Symbolic Computation Techniques in SMT Solving

When: 2nd Nov 2017, 18:00 - 2nd Nov 2017, 21:00
Where: The London Mathematical Society De Morgan House, 57-58 Russell Square, London, WC1B 4HS
Town/City: London
Organiser: BCS FACS (Formal Aspects of Computing Science) Specialist Group
Price: Free
Further Information: Further Information

Joint event with the London Mathematical Society

Prof. Erika AbrahamSpeaker: Prof. Erika Abraham, University of Aachen


The satisfiability problem is the problem of deciding whether a logical formula is satisfiable. For firstorder arithmetic theories, in the early 20th century some novel solutions in form of decision procedures were developed in the area of Mathematical Logic. With the advent of powerful computer architectures, a new research line of Symbolic Computation started to develop practically feasible implementations of such decision procedures.

Independently, for checking the satisfiability of propositional logic formulas, around 1960 a new technology called SAT solving started its career. Despite the fact that the problem is NP complete, SAT solvers showed to be very efficient when employed by formal methods for verification. Motivated by this success, the power of SAT solving for Boolean problems had been extended to cover also different theories. Nowadays, fast SAT-modulo-theories (SMT) solvers are available also for arithmetic problems. These sophisticated tools are continuously gaining importance, as they are at the heart of many techniques for the analysis of programs and probabilistic, timed, hybrid and cyber-physical systems, for test-case generation, for solving large combinatorial problems and complex scheduling tasks, for product design optimisation, planning and controller synthesis, just to mention a few well-known areas.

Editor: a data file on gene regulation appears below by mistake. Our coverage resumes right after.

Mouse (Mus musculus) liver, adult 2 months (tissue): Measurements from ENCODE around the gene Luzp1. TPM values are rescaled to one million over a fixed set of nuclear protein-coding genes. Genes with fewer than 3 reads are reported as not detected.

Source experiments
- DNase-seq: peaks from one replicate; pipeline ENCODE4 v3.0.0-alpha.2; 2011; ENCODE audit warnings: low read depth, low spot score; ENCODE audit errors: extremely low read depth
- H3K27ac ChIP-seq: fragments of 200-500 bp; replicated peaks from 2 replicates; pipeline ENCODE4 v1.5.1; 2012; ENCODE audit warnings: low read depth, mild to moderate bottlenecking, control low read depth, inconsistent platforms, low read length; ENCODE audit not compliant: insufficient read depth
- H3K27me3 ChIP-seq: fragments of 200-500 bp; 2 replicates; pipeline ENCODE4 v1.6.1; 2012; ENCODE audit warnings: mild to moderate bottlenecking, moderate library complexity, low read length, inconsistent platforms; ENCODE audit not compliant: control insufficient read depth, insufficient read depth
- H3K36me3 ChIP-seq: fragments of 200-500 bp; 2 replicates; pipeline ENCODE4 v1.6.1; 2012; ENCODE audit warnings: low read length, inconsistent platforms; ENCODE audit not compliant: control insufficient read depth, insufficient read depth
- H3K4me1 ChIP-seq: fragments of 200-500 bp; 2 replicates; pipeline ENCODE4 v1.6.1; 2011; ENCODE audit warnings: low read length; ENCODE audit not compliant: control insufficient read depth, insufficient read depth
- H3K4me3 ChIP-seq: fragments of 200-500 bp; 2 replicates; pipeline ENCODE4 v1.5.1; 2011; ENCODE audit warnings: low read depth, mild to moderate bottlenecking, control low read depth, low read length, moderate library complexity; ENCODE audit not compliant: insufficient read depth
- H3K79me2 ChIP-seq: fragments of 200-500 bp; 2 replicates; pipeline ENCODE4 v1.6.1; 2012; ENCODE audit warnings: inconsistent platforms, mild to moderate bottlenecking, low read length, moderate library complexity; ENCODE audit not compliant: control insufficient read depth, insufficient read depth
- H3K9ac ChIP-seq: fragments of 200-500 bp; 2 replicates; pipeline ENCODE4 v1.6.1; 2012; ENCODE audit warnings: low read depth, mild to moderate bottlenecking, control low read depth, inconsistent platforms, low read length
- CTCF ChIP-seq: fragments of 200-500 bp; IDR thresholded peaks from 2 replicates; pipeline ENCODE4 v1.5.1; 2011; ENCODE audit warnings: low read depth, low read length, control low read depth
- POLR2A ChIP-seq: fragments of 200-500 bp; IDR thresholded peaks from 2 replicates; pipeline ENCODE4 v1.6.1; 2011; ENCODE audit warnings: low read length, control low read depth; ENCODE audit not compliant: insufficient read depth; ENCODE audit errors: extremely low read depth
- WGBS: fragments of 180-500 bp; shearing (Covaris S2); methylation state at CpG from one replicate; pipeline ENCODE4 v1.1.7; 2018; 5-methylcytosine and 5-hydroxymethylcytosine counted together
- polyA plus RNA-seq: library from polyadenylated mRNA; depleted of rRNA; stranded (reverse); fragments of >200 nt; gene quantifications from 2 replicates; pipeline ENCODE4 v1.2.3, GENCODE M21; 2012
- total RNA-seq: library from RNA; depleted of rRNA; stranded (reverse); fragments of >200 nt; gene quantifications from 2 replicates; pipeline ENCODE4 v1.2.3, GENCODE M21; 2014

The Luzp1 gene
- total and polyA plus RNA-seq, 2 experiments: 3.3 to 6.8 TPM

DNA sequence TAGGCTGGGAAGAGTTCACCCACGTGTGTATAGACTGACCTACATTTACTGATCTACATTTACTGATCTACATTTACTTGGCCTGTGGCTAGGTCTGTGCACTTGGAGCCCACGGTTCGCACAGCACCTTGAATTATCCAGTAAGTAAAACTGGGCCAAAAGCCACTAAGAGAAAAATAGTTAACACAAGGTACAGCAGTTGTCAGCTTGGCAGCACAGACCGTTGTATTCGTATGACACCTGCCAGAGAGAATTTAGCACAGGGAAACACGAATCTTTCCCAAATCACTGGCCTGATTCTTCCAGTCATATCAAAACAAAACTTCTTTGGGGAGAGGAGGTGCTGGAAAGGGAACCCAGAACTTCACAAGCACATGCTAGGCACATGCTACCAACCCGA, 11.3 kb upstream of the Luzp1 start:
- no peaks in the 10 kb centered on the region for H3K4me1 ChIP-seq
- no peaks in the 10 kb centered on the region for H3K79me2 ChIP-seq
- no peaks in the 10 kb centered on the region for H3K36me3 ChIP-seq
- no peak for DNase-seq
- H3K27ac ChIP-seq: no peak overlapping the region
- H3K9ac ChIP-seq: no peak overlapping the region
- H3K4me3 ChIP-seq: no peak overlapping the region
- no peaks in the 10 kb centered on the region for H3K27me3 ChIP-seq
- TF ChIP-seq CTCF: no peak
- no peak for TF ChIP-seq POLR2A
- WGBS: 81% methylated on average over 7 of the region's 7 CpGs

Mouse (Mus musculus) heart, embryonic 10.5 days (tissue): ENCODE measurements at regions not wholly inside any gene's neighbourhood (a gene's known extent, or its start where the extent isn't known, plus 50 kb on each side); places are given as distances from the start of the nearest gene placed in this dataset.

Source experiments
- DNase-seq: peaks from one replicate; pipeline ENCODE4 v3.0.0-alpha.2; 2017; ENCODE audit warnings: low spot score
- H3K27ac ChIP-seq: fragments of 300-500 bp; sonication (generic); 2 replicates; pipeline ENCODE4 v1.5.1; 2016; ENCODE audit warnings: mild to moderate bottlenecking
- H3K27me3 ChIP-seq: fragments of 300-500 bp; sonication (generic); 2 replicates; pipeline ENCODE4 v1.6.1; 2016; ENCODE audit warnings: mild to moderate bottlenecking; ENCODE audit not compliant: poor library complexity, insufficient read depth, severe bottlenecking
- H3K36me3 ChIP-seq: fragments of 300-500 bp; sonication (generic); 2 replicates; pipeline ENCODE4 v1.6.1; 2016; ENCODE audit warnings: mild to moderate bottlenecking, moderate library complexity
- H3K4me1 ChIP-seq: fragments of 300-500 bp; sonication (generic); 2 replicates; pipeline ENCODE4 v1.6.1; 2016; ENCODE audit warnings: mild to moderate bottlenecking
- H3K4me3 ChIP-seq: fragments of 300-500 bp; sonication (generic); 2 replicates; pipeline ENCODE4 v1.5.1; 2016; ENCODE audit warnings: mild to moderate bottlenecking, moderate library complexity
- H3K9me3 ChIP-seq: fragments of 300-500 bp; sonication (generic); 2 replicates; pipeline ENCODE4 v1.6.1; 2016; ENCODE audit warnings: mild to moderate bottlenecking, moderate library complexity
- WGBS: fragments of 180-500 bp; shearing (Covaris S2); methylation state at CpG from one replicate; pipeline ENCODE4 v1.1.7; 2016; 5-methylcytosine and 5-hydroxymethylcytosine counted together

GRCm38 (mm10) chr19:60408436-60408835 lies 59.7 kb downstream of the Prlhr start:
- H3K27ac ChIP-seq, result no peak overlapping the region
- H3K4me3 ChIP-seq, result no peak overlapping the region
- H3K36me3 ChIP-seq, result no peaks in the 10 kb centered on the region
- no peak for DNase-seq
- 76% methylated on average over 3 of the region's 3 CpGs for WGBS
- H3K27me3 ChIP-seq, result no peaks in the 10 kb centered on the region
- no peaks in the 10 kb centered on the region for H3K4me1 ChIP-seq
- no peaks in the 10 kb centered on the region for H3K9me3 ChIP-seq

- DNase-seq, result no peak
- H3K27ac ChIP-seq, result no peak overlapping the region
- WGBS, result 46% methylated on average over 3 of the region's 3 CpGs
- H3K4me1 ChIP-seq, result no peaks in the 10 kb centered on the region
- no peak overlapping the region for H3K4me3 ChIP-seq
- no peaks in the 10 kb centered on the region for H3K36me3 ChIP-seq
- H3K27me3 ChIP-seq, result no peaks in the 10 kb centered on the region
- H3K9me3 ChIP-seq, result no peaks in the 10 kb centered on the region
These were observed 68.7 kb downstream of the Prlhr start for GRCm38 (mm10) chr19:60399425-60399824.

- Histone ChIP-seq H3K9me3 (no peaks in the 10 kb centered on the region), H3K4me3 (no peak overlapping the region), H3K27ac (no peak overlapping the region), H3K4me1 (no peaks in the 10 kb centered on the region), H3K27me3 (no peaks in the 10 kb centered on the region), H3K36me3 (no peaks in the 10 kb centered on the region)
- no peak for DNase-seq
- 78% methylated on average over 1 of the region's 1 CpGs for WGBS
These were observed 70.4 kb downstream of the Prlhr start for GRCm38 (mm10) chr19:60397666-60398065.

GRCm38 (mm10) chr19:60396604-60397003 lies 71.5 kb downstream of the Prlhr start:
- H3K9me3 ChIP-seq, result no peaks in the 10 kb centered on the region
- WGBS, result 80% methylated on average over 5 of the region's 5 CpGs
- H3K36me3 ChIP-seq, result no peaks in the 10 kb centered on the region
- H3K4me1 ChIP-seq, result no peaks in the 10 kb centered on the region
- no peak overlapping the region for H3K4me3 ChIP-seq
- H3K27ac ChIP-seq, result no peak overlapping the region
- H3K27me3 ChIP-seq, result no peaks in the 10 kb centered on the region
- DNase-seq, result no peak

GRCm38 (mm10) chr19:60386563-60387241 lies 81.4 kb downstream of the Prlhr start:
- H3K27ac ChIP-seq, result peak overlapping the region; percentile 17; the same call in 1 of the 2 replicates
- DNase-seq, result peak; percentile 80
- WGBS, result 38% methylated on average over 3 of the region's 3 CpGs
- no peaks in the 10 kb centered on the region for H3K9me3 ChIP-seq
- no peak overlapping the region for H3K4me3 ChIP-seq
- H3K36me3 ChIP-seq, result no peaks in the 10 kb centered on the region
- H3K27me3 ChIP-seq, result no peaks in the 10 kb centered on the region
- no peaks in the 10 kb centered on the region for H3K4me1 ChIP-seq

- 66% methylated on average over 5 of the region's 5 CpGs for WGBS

Due to their different roots, Symbolic Computation and SMT solving tackle the satisfiability problem differently, offering potential for combining their strengths. This talk will provide a general introduction to SMT solving and decision procedures for non-linear arithmetic, and show on the example of the Cylindrical Algebraic Decomposition method how algebraic decision procedures, rooted in Symbolic Computation, can be adopted in the SMT solving context to synthesise beautiful novel techniques for solving arithmetic problems.

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